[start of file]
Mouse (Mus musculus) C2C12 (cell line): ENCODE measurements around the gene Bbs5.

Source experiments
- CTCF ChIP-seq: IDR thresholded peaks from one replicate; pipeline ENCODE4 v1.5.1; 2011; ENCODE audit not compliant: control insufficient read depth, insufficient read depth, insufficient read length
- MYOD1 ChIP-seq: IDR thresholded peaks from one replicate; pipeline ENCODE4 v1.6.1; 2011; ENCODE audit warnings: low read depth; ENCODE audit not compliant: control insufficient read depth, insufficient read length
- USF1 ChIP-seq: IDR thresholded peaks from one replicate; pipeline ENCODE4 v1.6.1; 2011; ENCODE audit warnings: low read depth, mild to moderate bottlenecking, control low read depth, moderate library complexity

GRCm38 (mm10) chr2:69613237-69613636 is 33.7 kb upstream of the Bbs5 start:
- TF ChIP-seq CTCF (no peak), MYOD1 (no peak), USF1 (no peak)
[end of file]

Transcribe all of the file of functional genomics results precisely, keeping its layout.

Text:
Mouse (Mus musculus) C2C12 (cell line): ENCODE measurements around the gene Bbs5.

Source experiments
- CTCF ChIP-seq: IDR thresholded peaks from one replicate; pipeline ENCODE4 v1.5.1; 2011; ENCODE audit not compliant: control insufficient read depth, insufficient read depth, insufficient read length
- MYOD1 ChIP-seq: IDR thresholded peaks from one replicate; pipeline ENCODE4 v1.6.1; 2011; ENCODE audit warnings: low read depth; ENCODE audit not compliant: control insufficient read depth, insufficient read length
- USF1 ChIP-seq: IDR thresholded peaks from one replicate; pipeline ENCODE4 v1.6.1; 2011; ENCODE audit warnings: low read depth, mild to moderate bottlenecking, control low read depth, moderate library complexity

GRCm38 (mm10) chr2:69613237-69613636 is 33.7 kb upstream of the Bbs5 start:
- TF ChIP-seq CTCF (no peak), MYOD1 (no peak), USF1 (no peak)